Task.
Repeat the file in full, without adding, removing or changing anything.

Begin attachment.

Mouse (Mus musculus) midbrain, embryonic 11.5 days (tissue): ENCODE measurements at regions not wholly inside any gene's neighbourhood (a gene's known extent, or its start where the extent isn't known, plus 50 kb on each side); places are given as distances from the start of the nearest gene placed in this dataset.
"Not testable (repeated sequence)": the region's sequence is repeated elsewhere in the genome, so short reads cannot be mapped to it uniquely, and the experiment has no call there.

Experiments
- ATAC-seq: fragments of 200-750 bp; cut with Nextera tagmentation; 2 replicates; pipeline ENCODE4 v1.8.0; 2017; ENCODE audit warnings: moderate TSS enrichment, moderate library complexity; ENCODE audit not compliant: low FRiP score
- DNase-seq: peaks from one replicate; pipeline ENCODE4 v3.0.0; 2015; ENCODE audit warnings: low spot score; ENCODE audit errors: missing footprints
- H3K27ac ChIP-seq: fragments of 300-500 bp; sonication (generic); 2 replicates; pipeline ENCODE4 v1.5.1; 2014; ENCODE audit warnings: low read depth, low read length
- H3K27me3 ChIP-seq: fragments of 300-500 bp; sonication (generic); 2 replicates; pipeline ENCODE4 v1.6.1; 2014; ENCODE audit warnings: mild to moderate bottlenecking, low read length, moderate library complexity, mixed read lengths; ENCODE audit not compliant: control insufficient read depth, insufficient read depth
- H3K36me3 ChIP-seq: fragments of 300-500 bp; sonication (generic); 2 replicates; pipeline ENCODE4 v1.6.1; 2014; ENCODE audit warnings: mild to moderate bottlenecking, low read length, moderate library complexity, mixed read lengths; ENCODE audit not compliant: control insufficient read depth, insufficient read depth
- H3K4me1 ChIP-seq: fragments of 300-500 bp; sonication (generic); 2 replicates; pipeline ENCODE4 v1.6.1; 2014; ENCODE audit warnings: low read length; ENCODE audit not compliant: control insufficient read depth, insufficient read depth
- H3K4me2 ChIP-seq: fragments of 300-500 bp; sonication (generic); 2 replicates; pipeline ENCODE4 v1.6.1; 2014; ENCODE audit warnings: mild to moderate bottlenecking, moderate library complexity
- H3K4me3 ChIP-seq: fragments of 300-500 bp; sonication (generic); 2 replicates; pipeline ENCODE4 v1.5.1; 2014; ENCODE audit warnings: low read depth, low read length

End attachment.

Mouse (Mus musculus) midbrain, embryonic 11.5 days (tissue): ENCODE measurements at regions not wholly inside any gene's neighbourhood (a gene's known extent, or its start where the extent isn't known, plus 50 kb on each side); places are given as distances from the start of the nearest gene placed in this dataset.
"Not testable (repeated sequence)": the region's sequence is repeated elsewhere in the genome, so short reads cannot be mapped to it uniquely, and the experiment has no call there.

Experiments
- ATAC-seq: fragments of 200-750 bp; cut with Nextera tagmentation; 2 replicates; pipeline ENCODE4 v1.8.0; 2017; ENCODE audit warnings: moderate TSS enrichment, moderate library complexity; ENCODE audit not compliant: low FRiP score
- DNase-seq: peaks from one replicate; pipeline ENCODE4 v3.0.0; 2015; ENCODE audit warnings: low spot score; ENCODE audit errors: missing footprints
- H3K27ac ChIP-seq: fragments of 300-500 bp; sonication (generic); 2 replicates; pipeline ENCODE4 v1.5.1; 2014; ENCODE audit warnings: low read depth, low read length
- H3K27me3 ChIP-seq: fragments of 300-500 bp; sonication (generic); 2 replicates; pipeline ENCODE4 v1.6.1; 2014; ENCODE audit warnings: mild to moderate bottlenecking, low read length, moderate library complexity, mixed read lengths; ENCODE audit not compliant: control insufficient read depth, insufficient read depth
- H3K36me3 ChIP-seq: fragments of 300-500 bp; sonication (generic); 2 replicates; pipeline ENCODE4 v1.6.1; 2014; ENCODE audit warnings: mild to moderate bottlenecking, low read length, moderate library complexity, mixed read lengths; ENCODE audit not compliant: control insufficient read depth, insufficient read depth
- H3K4me1 ChIP-seq: fragments of 300-500 bp; sonication (generic); 2 replicates; pipeline ENCODE4 v1.6.1; 2014; ENCODE audit warnings: low read length; ENCODE audit not compliant: control insufficient read depth, insufficient read depth
- H3K4me2 ChIP-seq: fragments of 300-500 bp; sonication (generic); 2 replicates; pipeline ENCODE4 v1.6.1; 2014; ENCODE audit warnings: mild to moderate bottlenecking, moderate library complexity
- H3K4me3 ChIP-seq: fragments of 300-500 bp; sonication (generic); 2 replicates; pipeline ENCODE4 v1.5.1; 2014; ENCODE audit warnings: low read depth, low read length